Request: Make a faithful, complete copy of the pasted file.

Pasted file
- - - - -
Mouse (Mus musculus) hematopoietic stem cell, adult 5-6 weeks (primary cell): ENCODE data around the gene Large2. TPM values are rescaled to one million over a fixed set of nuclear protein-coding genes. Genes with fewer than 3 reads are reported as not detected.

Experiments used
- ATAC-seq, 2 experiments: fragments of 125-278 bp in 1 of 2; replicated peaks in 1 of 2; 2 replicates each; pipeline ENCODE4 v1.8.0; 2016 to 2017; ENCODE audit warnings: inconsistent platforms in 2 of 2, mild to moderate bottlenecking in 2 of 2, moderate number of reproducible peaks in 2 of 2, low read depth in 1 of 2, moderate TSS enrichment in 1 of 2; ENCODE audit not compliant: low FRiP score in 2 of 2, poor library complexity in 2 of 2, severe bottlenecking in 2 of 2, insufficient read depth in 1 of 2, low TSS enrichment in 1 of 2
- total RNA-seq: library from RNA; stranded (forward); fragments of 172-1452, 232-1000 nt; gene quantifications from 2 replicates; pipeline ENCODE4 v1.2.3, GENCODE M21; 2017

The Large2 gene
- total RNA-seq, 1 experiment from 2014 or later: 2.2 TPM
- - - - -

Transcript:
Mouse (Mus musculus) hematopoietic stem cell, adult 5-6 weeks (primary cell): ENCODE data around the gene Large2. TPM values are rescaled to one million over a fixed set of nuclear protein-coding genes. Genes with fewer than 3 reads are reported as not detected.

Experiments used
- ATAC-seq, 2 experiments: fragments of 125-278 bp in 1 of 2; replicated peaks in 1 of 2; 2 replicates each; pipeline ENCODE4 v1.8.0; 2016 to 2017; ENCODE audit warnings: inconsistent platforms in 2 of 2, mild to moderate bottlenecking in 2 of 2, moderate number of reproducible peaks in 2 of 2, low read depth in 1 of 2, moderate TSS enrichment in 1 of 2; ENCODE audit not compliant: low FRiP score in 2 of 2, poor library complexity in 2 of 2, severe bottlenecking in 2 of 2, insufficient read depth in 1 of 2, low TSS enrichment in 1 of 2
- total RNA-seq: library from RNA; stranded (forward); fragments of 172-1452, 232-1000 nt; gene quantifications from 2 replicates; pipeline ENCODE4 v1.2.3, GENCODE M21; 2017

The Large2 gene
- total RNA-seq, 1 experiment from 2014 or later: 2.2 TPM